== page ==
Caffeine intoxication: History, clinical features, diagnosis and treatment

Iulian Iancu*, Rael D. Strous

*Corresponding author for this work

Research output: Contribution to journalReview articlepeer-review

7 Scopus citations


Caffeine is considered to be the most commonly used psychoactive drug in the world and about 80% of adult individuals use caffeine-containing foods and beverages. Coffee is a powerful stimulant and its popularity results from this quality. Due to its ubiquitous use and presumably magical effects, caffeine has been suggested as an important factor in the development of, and also the protection from, cancer, neurological disorders and gallbladder stones. While its stimulant properties are valued phenomena in an achievement-oriented society, caffeine also has deleterious effects and can cause a wide range of side effects, either due to abuse or due to abrupt discontinuation of its use. This review summarizes the data available concerning the syndrome of intoxication (caffeinism) and considers the clinical importance of the phenomenon.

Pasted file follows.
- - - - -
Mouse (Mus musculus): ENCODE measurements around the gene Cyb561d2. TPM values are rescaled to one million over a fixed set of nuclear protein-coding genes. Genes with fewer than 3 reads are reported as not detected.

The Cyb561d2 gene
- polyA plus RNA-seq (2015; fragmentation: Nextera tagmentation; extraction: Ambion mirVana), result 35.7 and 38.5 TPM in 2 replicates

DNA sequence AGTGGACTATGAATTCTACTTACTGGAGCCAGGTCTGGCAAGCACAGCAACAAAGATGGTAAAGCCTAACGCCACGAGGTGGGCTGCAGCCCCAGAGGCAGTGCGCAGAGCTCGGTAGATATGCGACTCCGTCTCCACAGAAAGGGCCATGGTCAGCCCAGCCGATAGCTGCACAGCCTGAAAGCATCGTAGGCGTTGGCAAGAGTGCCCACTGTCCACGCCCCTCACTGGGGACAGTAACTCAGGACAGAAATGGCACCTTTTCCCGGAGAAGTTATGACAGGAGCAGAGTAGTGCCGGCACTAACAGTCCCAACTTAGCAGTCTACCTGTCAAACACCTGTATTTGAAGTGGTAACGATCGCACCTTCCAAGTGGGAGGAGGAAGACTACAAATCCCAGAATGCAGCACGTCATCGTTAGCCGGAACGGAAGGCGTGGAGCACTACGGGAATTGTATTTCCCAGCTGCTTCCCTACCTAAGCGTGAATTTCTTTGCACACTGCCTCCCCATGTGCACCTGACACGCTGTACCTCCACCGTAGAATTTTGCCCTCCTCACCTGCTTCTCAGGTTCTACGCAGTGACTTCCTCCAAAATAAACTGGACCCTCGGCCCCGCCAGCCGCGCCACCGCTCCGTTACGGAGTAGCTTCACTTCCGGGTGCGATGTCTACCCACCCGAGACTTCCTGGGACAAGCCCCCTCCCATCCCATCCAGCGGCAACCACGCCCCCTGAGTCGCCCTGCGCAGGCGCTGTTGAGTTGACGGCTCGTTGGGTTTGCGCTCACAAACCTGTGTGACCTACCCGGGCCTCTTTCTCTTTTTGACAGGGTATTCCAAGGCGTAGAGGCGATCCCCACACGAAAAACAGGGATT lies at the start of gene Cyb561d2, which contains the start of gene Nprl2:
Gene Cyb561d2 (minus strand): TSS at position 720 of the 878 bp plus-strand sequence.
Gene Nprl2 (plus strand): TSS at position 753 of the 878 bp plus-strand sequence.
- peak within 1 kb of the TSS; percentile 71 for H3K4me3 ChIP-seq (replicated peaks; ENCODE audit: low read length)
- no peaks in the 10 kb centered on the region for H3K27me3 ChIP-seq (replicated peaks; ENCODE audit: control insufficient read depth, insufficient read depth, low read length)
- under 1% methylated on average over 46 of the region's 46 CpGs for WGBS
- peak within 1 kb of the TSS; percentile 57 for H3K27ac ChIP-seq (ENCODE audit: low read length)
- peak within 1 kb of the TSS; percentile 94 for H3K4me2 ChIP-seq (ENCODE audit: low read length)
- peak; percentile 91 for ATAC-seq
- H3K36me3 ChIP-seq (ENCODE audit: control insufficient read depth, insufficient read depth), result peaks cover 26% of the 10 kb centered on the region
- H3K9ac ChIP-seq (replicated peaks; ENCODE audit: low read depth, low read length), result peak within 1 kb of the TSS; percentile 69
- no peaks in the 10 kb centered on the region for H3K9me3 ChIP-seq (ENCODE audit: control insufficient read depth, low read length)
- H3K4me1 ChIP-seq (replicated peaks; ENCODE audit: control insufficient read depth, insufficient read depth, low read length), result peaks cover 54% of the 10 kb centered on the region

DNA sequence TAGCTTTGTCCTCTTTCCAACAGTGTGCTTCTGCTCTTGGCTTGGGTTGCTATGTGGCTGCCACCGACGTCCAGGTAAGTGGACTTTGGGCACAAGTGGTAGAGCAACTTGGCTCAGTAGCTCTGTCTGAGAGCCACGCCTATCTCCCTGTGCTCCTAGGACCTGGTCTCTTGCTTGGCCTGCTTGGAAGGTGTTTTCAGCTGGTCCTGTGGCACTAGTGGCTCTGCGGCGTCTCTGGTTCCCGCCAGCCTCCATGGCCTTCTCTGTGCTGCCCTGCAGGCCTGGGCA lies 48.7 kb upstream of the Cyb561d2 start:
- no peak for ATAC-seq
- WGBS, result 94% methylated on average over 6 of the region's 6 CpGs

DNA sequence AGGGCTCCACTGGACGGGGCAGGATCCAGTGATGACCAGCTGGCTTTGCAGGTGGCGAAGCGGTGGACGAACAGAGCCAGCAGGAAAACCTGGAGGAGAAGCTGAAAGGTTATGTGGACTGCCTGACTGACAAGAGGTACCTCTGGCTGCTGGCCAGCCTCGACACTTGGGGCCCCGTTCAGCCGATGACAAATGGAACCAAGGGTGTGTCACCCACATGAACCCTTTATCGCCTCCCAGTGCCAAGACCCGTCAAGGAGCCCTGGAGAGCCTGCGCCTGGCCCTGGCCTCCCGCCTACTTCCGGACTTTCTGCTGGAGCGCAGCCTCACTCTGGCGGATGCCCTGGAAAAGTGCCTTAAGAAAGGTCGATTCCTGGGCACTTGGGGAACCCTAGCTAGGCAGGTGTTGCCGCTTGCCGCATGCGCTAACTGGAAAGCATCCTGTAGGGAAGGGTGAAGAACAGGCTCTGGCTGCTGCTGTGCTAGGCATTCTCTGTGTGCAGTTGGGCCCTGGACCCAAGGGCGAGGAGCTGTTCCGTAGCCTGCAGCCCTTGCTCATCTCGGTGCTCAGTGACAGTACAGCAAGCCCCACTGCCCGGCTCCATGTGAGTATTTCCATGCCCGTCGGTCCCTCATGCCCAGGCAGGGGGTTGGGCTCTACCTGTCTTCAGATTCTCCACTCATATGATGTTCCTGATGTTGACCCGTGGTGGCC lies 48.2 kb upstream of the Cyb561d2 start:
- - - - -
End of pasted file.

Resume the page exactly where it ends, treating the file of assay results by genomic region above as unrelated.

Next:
Original languageEnglish
Pages (from-to)147-151
Number of pages5
Issue number2
StatePublished - Feb 2006


  • Adenosine
  • Anxiety disorders
  • Caffeine
  • Intoxication


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